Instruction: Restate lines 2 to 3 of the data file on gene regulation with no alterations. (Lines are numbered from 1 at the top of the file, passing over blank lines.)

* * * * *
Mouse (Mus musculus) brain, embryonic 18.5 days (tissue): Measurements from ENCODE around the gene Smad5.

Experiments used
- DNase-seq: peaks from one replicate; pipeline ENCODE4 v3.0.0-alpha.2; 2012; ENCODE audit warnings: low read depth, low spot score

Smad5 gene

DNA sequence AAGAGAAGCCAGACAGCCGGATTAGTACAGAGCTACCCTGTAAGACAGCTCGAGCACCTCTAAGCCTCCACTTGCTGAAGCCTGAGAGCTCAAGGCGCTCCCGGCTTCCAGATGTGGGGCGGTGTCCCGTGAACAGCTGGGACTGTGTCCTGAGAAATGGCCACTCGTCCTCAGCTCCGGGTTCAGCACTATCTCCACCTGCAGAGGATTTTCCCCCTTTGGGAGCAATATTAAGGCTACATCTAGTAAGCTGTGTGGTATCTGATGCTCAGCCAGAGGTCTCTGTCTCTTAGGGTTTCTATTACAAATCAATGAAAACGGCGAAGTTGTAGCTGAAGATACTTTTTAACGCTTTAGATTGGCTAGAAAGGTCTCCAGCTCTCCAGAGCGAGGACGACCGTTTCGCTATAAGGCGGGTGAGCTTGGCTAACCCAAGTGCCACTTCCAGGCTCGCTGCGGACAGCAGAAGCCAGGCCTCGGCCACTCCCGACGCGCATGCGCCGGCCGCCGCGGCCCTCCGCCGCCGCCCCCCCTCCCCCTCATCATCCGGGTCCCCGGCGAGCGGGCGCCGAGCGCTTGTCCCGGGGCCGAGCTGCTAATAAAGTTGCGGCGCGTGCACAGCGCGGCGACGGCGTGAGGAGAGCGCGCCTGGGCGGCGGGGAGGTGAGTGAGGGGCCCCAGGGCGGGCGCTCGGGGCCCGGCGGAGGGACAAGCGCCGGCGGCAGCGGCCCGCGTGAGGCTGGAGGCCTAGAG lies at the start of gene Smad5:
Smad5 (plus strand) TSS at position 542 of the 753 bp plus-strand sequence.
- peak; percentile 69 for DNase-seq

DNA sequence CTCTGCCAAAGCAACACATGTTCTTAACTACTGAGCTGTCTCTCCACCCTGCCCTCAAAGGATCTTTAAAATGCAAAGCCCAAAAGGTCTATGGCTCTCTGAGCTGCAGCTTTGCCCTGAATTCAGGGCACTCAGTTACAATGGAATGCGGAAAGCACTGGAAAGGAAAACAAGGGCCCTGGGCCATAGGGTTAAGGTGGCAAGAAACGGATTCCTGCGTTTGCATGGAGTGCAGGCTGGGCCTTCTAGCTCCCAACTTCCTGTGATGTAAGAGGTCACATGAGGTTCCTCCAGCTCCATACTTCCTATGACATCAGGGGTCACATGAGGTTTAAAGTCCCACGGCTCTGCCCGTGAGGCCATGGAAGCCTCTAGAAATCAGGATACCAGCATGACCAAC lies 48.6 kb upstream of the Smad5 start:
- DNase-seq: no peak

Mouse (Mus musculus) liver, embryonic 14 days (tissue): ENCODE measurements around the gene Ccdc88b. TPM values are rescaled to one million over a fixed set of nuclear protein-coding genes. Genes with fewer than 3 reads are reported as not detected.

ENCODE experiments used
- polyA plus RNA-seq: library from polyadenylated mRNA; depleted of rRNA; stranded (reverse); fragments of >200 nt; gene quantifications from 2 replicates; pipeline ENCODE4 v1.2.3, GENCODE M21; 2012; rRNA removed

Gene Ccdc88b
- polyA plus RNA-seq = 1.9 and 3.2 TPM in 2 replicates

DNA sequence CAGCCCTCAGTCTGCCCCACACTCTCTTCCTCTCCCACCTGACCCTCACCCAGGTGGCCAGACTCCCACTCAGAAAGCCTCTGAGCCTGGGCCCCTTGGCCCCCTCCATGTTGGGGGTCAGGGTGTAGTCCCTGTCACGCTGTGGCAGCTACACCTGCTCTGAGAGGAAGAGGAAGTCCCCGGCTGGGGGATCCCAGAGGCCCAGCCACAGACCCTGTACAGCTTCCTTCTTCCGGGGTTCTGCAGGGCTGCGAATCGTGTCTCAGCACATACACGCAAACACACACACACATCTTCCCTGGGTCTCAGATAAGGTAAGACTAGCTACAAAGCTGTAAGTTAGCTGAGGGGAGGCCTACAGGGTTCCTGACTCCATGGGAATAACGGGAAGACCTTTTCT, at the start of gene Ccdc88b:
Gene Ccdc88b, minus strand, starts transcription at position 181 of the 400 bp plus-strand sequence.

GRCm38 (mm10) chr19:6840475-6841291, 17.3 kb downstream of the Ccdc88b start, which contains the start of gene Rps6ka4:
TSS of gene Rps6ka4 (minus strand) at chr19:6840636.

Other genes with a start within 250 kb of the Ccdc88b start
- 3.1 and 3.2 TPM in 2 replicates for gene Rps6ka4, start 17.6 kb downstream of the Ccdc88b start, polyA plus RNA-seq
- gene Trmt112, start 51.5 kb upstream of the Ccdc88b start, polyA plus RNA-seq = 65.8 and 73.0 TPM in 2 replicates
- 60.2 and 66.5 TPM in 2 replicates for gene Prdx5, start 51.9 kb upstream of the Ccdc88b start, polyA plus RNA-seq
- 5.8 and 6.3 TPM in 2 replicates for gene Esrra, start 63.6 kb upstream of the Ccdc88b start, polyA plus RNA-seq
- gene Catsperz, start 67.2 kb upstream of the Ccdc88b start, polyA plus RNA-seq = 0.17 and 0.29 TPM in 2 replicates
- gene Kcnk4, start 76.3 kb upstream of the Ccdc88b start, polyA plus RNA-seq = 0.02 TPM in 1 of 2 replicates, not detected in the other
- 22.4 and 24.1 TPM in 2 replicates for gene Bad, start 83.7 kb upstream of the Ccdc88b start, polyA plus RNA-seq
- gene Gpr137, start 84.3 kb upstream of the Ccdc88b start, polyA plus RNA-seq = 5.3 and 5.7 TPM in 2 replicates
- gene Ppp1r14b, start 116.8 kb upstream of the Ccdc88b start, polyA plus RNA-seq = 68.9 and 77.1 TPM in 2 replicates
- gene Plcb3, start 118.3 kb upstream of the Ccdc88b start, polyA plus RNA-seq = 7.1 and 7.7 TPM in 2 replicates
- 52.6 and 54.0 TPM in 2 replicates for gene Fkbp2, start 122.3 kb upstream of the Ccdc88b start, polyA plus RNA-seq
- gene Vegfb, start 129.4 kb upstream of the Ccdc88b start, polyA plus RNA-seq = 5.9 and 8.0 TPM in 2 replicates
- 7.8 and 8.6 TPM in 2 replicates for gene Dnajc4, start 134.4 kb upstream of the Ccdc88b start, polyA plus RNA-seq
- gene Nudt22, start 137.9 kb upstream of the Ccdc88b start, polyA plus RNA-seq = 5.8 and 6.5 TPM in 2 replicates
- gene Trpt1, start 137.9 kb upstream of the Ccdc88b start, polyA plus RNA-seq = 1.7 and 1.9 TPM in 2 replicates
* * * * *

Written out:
Experiments used
- DNase-seq: peaks from one replicate; pipeline ENCODE4 v3.0.0-alpha.2; 2012; ENCODE audit warnings: low read depth, low spot score